John White Alexander and the Construction of National Identity: Cosmopolitan American Art, 1880-1915

By Sarah J. Moore | Go to book overview
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L’invasion étrangère: Paris in the 1890s

In a review of the 1893 Salon of the Société Nationale des Beaux-Arts, distinguished French art critic, historian, and conservateur of paintings and drawings at the Louvre Museum, Georges Lafenestre, tallied the burgeoning number of foreign exhibitors—154 foreigners out of a total of 352 exhibitors—and concluded that “this foreign invasion” was the most characteristic, if somewhat troubling, feature of the exhibition.1 The critic for the French daily newspaper Le Siècle agreed that the Société Nationale des Beaux-Arts (hereafter SNBA) “had become terribly international. It amiably opened its doors and was quickly invaded.” However, he praised the foreign artists, in general, for their accomplished artistic expression, attributable to their development under the generous aegis of French masters.2

Allusions to l’invasion étrangère at the annual Salons of the SNBA (also referred to as the Champde-Mars Salons) were not gratuitous or isolated but were rather a response to the international profile of the SNBA and to the ever-increasing number of foreign exhibitors. In fact, the relative value and impact of such a foreign invasion preoccupied critical discussions of the SNBA Champ-de-Mars Salons throughout the decade of the 1890s. Elizabeth Robins Pennell, whose art criticism was a regular feature of the Fortnightly Review and The Nation (in the latter under the pseudonym N. N.), broadly praised the foreign work at the Champ-de-Mars Salons, in particular that of the Americans, as the most accomplished and noteworthy of the displays as a whole: “To exhaust the list of foreigners of note would be to complete a catalogue. Indeed, the one salient feature of the [SNBA] Salon is the prominence of foreign exhibitors.” She introduced her 1893 Salon review with the declaration, “This year’s Salons are a triumph for the foreigner in Paris, and more especially for the American.” In response to the critical debate about the internationalism of the SNBA, she argued that the international profile of the Parisian Salons was the source of their prominence and stature: “This is as it should be; art knows no artificial frontier, it recognizes no petty custom-house restrictions.”3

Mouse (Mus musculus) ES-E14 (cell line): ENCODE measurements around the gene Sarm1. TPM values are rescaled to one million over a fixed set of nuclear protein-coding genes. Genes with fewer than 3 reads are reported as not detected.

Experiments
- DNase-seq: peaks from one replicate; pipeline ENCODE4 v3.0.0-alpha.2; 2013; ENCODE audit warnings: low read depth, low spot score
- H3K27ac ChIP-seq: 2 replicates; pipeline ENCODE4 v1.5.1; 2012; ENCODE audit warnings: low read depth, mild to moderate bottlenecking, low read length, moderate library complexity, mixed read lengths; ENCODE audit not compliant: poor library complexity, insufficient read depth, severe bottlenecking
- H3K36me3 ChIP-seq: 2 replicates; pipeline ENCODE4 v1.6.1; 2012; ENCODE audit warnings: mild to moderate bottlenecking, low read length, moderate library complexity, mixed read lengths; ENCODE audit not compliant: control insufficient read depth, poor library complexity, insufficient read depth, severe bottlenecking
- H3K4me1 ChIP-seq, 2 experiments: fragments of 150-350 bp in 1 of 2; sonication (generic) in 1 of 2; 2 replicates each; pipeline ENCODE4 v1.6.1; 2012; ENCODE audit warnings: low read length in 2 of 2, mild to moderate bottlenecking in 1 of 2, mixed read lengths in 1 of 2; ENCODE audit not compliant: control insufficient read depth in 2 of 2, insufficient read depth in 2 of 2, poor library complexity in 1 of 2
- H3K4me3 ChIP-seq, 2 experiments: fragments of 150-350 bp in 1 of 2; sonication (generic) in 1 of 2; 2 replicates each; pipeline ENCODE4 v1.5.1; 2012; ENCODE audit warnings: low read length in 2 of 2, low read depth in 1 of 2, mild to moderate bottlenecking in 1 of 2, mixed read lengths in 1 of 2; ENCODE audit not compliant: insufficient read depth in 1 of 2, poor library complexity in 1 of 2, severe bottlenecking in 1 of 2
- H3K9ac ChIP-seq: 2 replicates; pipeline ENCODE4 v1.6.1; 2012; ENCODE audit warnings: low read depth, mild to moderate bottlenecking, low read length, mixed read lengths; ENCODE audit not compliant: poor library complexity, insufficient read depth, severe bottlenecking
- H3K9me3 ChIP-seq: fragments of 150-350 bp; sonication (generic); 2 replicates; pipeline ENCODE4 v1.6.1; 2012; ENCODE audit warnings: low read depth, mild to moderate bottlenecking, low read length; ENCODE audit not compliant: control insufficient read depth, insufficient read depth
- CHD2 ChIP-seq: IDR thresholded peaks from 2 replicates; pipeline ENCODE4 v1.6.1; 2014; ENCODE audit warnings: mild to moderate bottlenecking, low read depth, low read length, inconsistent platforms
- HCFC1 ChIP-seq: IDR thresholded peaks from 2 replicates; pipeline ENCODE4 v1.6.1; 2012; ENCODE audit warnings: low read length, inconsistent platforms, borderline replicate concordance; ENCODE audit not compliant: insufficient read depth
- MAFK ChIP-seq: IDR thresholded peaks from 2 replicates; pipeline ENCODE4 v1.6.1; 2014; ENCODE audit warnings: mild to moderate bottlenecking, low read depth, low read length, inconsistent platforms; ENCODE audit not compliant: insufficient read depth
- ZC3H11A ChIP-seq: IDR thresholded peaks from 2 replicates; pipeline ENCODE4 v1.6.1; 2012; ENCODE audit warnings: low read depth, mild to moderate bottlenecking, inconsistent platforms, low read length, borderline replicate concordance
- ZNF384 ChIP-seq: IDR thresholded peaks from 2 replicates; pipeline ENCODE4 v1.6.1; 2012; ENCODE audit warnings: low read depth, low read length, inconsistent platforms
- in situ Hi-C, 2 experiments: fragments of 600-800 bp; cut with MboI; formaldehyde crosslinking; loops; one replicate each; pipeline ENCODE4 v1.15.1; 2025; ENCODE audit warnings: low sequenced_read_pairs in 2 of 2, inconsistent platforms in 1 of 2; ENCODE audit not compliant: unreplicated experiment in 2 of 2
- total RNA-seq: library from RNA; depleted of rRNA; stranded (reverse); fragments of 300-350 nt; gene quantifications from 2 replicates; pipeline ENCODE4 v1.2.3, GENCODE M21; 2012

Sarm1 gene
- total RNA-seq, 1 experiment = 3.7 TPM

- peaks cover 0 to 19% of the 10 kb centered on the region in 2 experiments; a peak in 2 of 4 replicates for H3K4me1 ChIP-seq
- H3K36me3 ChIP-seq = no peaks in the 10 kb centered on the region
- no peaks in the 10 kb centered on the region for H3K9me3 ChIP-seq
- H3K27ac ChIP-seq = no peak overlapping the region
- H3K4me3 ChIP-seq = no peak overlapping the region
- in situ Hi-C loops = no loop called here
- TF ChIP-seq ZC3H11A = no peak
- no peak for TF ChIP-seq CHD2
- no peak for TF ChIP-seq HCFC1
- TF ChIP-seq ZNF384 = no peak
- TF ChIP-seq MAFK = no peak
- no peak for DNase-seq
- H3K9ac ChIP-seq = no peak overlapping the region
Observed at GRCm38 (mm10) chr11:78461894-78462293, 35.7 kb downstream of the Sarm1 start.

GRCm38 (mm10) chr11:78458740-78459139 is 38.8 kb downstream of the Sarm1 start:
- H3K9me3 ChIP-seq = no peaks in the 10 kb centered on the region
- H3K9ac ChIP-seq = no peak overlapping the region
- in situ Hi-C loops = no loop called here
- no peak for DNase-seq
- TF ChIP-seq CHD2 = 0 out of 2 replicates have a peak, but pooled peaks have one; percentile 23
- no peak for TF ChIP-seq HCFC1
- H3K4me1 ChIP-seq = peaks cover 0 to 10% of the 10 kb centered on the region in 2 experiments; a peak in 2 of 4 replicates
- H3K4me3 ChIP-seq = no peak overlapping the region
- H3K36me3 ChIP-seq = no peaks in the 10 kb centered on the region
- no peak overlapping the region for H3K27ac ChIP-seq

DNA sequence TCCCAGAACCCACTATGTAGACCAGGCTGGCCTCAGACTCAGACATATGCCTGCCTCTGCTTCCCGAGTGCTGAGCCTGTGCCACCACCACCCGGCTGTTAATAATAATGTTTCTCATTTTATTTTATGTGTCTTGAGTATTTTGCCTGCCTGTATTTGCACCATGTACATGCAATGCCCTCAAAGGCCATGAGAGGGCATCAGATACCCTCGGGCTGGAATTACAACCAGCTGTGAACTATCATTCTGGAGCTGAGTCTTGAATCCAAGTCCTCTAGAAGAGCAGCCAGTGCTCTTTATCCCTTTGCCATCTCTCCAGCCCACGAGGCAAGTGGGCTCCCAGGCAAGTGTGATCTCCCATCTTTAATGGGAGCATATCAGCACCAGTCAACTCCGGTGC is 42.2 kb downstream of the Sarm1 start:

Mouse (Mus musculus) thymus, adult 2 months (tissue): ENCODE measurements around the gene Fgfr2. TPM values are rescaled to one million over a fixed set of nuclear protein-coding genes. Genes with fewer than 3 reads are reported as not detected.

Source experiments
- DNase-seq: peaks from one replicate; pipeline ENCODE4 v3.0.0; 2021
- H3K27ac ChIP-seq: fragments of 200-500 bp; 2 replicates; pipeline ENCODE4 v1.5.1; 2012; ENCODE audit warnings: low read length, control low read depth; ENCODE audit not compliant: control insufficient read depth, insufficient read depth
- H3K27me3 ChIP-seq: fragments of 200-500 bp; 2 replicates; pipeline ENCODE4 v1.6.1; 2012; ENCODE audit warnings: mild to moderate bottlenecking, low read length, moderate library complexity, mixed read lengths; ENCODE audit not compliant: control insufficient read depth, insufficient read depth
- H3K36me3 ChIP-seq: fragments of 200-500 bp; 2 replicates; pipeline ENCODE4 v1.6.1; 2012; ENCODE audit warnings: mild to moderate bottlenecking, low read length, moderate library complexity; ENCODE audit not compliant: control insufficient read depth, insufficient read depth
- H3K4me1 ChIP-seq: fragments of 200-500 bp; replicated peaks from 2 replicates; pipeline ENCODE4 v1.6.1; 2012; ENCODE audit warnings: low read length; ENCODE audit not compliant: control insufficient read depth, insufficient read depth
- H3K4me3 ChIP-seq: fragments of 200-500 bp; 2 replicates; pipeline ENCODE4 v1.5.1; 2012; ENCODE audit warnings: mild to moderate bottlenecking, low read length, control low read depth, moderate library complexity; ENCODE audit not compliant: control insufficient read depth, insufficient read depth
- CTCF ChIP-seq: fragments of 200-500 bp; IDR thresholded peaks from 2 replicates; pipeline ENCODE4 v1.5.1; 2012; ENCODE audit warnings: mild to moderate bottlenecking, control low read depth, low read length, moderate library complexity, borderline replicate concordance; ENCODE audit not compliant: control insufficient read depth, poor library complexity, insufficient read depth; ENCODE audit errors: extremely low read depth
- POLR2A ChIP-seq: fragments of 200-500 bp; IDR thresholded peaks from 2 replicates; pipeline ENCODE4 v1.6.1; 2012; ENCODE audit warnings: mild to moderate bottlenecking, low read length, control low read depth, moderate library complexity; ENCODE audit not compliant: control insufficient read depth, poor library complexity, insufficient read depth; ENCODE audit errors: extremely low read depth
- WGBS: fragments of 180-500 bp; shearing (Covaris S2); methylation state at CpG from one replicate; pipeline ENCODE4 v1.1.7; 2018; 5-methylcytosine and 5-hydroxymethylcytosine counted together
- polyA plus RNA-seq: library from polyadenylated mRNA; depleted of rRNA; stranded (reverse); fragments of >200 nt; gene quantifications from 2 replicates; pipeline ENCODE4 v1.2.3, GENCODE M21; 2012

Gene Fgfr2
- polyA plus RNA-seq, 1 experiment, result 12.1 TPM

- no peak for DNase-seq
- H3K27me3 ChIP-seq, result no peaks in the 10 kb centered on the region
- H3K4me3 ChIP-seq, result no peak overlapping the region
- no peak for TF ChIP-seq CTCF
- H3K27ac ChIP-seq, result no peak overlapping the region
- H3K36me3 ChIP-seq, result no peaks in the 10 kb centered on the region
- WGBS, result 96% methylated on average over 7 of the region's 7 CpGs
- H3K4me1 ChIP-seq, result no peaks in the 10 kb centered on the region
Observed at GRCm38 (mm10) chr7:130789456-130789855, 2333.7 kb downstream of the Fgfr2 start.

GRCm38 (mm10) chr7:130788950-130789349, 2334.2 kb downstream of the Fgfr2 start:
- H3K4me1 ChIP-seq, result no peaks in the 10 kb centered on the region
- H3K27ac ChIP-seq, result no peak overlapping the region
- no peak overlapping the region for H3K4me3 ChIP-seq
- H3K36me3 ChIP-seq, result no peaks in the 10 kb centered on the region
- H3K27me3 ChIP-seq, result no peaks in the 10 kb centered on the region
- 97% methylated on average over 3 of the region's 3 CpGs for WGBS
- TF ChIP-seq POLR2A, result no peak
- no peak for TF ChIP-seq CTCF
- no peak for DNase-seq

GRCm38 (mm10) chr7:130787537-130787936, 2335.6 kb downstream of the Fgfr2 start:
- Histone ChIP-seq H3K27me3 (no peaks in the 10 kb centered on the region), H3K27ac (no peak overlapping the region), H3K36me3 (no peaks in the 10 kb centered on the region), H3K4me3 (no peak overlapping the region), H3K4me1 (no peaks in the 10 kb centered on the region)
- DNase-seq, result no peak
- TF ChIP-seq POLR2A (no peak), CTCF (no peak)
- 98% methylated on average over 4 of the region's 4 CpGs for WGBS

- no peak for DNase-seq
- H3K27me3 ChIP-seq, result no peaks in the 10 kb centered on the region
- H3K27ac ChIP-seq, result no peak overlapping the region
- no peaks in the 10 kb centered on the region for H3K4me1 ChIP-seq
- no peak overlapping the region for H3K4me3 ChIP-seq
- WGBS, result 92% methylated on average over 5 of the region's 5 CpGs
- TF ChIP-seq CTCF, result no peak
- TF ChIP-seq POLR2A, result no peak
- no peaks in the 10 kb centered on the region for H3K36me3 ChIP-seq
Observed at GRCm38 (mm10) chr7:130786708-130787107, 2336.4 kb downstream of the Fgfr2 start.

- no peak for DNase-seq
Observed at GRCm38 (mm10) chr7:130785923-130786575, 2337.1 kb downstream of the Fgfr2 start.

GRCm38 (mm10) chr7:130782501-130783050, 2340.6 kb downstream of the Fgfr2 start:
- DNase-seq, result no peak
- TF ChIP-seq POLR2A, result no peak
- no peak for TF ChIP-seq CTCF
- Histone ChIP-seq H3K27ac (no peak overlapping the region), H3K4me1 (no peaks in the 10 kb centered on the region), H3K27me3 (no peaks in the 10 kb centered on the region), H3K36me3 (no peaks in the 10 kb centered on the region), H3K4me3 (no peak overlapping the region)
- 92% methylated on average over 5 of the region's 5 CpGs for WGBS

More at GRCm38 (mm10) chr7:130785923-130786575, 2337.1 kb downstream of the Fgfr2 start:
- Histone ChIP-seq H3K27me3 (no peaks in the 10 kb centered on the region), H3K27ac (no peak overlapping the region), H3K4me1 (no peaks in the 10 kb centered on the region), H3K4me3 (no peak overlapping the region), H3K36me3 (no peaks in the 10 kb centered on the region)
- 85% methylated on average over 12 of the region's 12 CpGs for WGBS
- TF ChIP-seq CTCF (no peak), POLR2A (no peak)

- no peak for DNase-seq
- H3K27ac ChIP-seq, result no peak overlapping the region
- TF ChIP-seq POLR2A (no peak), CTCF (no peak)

The annual Salons of the Société Nationale des Beaux-Arts provided the institutional complex within which Alexander’s work, and that of many of his cosmopolitan American colleagues, acquired international currency and critical acclaim. From 1890 to 1899, American artists’ participation in the annual Salons of the SNBA constituted a “foreign invasion,” according to the contemporary Parisian periodical press, and signaled the high watermark of American art’s internationalism and cosmopolitanism. The institutional structure of the SNBA resonated with the international topography of the Parisian art community in the 1890s: the SNBA was open to foreign membership; foreign artists sat on its juries and received coveted awards; and critics gave non-French exhibitors prominent mention in the periodical press. With respect to the particular relevance of the SNBA to the study of the discourse of American art’s national identity within an international context in the 1890s,4 American artists were the most numerous of foreign exhibitors and their works were widely discussed in the contemporary periodical press. That many of the works were largely indistinguishable from those by their French contemporaries was considered the ultimate vindication of American art’s legitimacy and currency within the international arena. Moreover, the Salons of the SNBA set the aesthetic and critical standards for a number of international exhibitions, both in Europe and in the United States, that emulated the SNBA’s artistic liberality and decidedly international, cosmopolitan orientation.5

The organization of the Société Nationale des Beaux-Arts forms an important chapter in the history of nineteenth-century French art institutions and is of particular relevance to the study of the internationalism of American art at the end of the


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John White Alexander and the Construction of National Identity: Cosmopolitan American Art, 1880-1915


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